GOP candidate Neumann tunes his right-wing dog whistle

Cory Liebmann

There are still a number of unanswered questions about the upcoming race for retiring U.S. Sen. Herb Kohl’s seat.

However, we do know that Republican Mark Neumann, who has repeatedly failed in statewide races, is running. And we also know he brings an extreme right-wing agenda with him. 

Neumann is especially extreme when it comes to his obsession with social issues. In the past he said that if he were God for a day, he would not allow homosexuality. He also suggested that he would never hire a gay staffer and would use the heavy hand of government to enforce his brand of religion. 

It will be interesting to see if Neumann’s campaign will attempt to hide his extremism from the public. This is especially relevant given that the only Democrat to announce for the seat is U.S. Rep. Tammy Baldwin, the first – and only – open lesbian to be elected to Congress.

The political landscape for LGBT issues has changed dramatically since Neumann was last an elected official in the 1990s. While in a Republican primary it may still be desirable to launch paranoid attacks against the LGBT community, today it is also something that could hurt in a general election.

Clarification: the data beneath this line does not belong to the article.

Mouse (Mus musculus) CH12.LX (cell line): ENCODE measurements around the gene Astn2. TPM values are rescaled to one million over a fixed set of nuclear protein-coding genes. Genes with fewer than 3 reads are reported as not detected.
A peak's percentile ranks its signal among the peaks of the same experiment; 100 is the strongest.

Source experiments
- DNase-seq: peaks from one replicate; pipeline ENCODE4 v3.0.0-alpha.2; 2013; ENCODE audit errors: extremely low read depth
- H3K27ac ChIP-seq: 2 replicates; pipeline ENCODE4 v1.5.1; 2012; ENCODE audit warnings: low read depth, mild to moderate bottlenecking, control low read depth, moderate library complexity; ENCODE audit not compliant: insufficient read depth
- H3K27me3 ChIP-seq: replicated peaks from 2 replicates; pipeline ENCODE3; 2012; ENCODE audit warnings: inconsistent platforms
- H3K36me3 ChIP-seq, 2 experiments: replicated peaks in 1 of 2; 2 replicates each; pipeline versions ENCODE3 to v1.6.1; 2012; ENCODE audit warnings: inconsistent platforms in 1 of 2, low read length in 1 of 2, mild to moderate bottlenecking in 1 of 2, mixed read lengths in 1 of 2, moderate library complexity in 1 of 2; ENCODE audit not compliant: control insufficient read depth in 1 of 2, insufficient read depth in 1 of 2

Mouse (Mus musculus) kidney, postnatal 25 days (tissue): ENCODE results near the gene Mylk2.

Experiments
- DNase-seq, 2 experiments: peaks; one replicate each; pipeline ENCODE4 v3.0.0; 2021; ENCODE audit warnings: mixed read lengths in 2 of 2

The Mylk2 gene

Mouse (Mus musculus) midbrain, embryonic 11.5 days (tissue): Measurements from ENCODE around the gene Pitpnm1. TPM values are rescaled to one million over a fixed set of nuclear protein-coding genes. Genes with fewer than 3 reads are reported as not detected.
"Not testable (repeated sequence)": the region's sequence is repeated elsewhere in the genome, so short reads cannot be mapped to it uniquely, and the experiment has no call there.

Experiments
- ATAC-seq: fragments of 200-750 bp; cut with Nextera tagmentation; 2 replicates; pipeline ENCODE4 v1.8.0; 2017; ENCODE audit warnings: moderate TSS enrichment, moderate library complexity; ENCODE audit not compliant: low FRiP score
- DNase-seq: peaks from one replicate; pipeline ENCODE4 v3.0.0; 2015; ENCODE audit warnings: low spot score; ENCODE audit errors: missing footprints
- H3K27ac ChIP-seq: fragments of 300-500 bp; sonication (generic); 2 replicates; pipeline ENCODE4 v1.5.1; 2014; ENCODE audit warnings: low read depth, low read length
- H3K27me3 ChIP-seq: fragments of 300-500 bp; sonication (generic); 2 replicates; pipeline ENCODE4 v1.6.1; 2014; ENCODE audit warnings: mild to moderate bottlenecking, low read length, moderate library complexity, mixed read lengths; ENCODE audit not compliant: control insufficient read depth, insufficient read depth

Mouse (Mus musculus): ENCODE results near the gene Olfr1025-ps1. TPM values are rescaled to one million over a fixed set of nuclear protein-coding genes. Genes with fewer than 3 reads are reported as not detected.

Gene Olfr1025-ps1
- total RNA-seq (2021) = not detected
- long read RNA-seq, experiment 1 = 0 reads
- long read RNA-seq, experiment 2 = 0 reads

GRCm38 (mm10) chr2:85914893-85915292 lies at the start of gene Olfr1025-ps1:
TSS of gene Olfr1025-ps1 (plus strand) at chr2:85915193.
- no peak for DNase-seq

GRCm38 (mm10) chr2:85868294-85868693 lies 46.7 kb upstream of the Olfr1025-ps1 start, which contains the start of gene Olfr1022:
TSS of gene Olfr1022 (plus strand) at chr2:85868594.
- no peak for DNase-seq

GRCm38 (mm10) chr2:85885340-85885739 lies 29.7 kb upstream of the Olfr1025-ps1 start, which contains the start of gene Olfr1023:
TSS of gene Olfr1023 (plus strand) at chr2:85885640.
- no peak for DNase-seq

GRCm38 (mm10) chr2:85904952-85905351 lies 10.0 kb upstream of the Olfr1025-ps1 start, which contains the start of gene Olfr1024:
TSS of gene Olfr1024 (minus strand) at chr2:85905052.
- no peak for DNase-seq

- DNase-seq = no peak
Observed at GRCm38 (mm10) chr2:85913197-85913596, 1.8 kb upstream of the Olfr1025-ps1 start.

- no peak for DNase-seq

So will Neumann be honest about his extreme social agenda? Will he temper his comments? Or will he try to avoid those subjects all together? 

Thus far it seems that Neumann is keeping his social extremism largely in check. It looks like he may try to rely on blowing a right-wing dog whistle so that he doesn’t have to actually say what he means. For example, in his most recent fundraising e-mail to supporters, Neumann complains that “seemingly, every nutty liberal group in America” is behind Baldwin. While he doesn’t go on one of his gay-bashing rants in the e-mail, Neumann makes a particular point to list the “Gay and Lesbian Action Fund” (sic) as one of those allegedly “nutty” groups.

Instead of directly calling Baldwin “gay,” he blows a right-wing dog whistle by throwing in the outdated name of a gay organization. Or did he intentionally change the name of the Gay and Lesbian Victory Fund to something that his followers would be able to get more easily? 

In recent comments at a luncheon hosted by WisPolitics, Baldwin stressed that her overall record does not provide a real basis for such shallow name-calling. She pointed out several examples of bipartisan leadership, as well as times when she bucked her party and the president to act in Wisconsin’s best interests. Baldwin also pointed to several past votes, such as her opposition to the war in Iraq, that were once viewed as “liberal” but are now positions shared by most Wisconsinites.

Neumann plans to get ahead by saying as little in the way of substance as possible. He plans to attack Baldwin by name-calling rather than exploring the actual substance of her record. And it appears that he also plans on using a right-wing dog whistle rather than actually being honest with Wisconsin about his extremist social views.

Neumann may think this approach is a winning tactic, but it fails to provide the kind of substantive and honest debate that Wisconsin deserves.